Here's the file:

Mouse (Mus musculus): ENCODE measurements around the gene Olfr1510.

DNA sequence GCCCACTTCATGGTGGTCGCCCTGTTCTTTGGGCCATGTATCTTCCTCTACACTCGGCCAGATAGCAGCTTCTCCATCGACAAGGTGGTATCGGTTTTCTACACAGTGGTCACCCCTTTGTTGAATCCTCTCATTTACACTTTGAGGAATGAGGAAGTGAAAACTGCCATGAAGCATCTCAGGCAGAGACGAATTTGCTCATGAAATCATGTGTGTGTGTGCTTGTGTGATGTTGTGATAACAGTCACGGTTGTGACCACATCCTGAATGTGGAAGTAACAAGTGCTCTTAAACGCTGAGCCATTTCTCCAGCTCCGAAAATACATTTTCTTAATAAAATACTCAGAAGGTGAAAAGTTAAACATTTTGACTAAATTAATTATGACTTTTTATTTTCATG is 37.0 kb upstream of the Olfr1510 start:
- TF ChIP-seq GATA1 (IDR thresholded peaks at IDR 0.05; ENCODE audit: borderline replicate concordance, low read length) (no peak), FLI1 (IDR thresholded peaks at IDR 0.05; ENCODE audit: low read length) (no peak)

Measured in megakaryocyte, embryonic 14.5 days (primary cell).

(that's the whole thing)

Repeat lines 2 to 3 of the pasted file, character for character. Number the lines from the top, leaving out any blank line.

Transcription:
DNA sequence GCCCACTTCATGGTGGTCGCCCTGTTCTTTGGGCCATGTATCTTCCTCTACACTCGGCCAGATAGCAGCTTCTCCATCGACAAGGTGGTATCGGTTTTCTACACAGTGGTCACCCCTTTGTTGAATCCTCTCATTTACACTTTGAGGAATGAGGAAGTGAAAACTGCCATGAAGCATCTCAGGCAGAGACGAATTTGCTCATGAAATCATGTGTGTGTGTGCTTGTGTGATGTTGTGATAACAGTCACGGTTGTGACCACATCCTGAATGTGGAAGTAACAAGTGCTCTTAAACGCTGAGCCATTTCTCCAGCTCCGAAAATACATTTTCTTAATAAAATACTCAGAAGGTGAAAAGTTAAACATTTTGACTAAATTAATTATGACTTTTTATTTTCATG is 37.0 kb upstream of the Olfr1510 start:
- TF ChIP-seq GATA1 (IDR thresholded peaks at IDR 0.05; ENCODE audit: borderline replicate concordance, low read length) (no peak), FLI1 (IDR thresholded peaks at IDR 0.05; ENCODE audit: low read length) (no peak)